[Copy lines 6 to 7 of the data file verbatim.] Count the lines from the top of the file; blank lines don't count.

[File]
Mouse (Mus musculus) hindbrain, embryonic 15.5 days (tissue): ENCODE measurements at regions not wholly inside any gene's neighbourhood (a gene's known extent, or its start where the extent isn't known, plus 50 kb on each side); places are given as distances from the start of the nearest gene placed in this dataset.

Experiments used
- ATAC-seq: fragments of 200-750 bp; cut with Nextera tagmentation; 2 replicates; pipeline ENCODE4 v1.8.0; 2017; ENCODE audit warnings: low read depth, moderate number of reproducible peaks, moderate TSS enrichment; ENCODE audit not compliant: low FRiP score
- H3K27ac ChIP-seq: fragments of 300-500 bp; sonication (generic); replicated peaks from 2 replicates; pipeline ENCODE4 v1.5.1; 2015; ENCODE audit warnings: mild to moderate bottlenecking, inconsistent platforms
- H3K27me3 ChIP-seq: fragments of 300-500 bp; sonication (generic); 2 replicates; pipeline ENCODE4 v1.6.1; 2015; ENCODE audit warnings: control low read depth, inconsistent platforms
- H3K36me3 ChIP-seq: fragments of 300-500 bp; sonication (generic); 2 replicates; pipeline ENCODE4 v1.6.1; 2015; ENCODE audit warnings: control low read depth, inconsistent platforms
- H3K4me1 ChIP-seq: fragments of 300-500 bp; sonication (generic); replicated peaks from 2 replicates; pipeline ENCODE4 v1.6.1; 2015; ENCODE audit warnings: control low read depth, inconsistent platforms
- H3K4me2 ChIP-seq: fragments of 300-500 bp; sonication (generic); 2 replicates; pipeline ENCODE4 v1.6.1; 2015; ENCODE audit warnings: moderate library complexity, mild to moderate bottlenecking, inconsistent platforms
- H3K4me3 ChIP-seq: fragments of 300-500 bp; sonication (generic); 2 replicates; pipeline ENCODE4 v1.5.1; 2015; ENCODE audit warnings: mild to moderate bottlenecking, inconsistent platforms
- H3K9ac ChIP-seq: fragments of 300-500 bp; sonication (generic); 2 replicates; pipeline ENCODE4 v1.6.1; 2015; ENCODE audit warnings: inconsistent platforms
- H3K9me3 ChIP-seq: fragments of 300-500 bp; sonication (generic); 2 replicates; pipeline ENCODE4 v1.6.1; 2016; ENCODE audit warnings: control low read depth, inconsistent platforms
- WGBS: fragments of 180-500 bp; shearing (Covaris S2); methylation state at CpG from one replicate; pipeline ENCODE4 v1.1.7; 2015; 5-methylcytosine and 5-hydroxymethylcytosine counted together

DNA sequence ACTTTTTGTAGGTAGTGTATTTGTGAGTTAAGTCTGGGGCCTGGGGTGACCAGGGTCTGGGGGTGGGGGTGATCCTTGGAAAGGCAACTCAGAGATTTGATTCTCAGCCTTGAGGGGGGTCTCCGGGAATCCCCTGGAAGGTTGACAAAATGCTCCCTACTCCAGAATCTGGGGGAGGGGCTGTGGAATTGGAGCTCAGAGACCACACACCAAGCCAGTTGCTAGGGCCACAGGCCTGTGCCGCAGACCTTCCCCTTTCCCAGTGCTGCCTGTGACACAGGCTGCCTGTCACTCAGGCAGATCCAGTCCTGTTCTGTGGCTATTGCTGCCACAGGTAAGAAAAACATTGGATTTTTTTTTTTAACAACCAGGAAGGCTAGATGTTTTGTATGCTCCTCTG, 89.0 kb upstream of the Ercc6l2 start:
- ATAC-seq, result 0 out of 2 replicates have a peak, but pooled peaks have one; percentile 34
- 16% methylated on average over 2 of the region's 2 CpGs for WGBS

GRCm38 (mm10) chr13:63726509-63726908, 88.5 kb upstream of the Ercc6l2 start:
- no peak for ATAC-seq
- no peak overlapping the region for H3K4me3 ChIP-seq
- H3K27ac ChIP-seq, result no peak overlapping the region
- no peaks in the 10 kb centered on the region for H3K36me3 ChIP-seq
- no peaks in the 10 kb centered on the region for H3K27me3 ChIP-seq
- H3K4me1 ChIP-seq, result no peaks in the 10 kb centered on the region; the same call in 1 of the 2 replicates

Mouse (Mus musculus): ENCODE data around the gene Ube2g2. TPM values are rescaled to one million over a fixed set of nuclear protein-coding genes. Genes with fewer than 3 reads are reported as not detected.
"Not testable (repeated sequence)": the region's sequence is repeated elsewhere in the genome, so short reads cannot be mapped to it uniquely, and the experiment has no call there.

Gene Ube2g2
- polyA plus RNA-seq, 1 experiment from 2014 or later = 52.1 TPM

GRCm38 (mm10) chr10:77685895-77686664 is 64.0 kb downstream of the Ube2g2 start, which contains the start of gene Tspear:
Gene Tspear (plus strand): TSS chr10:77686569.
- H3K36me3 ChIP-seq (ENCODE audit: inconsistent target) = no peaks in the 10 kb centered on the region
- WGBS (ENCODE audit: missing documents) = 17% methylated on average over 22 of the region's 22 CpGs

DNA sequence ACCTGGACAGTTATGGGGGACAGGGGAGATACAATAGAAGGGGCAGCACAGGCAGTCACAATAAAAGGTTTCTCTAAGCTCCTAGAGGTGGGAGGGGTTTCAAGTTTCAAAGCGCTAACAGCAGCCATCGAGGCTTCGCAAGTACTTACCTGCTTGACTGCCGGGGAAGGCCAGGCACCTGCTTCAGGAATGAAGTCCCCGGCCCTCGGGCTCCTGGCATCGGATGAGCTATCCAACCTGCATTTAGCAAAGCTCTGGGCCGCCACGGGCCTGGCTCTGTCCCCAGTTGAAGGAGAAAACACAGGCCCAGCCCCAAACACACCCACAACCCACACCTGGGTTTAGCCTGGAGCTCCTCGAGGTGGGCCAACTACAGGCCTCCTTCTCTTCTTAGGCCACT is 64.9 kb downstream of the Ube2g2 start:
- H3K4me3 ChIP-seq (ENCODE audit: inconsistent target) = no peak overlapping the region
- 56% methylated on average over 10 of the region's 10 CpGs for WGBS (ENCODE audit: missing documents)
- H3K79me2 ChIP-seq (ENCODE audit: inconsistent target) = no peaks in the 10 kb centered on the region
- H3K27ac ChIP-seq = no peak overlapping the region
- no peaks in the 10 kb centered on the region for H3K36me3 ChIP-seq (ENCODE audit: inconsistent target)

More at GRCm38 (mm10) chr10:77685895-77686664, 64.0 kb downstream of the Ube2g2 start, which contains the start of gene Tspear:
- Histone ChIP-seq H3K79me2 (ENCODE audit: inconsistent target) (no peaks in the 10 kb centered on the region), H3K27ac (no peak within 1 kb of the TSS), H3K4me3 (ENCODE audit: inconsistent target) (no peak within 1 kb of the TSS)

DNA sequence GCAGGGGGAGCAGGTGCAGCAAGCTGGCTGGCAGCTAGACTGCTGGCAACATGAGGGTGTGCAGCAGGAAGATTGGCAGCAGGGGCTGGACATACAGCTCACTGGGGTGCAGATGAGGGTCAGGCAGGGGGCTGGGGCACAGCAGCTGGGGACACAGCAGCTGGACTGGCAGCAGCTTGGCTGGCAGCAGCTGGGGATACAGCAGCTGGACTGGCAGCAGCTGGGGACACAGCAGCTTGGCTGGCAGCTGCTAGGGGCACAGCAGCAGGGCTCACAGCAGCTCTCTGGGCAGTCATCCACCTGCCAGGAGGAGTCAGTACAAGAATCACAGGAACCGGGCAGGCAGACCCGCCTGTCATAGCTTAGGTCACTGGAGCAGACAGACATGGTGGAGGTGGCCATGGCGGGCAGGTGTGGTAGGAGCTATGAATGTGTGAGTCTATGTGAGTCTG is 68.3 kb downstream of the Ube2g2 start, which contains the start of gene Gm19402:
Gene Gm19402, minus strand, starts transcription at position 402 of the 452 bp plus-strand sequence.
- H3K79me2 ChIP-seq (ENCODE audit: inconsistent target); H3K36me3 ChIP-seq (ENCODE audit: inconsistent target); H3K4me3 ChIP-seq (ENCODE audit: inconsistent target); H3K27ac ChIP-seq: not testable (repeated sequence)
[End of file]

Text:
- H3K36me3 ChIP-seq: fragments of 300-500 bp; sonication (generic); 2 replicates; pipeline ENCODE4 v1.6.1; 2015; ENCODE audit warnings: control low read depth, inconsistent platforms
- H3K4me1 ChIP-seq: fragments of 300-500 bp; sonication (generic); replicated peaks from 2 replicates; pipeline ENCODE4 v1.6.1; 2015; ENCODE audit warnings: control low read depth, inconsistent platforms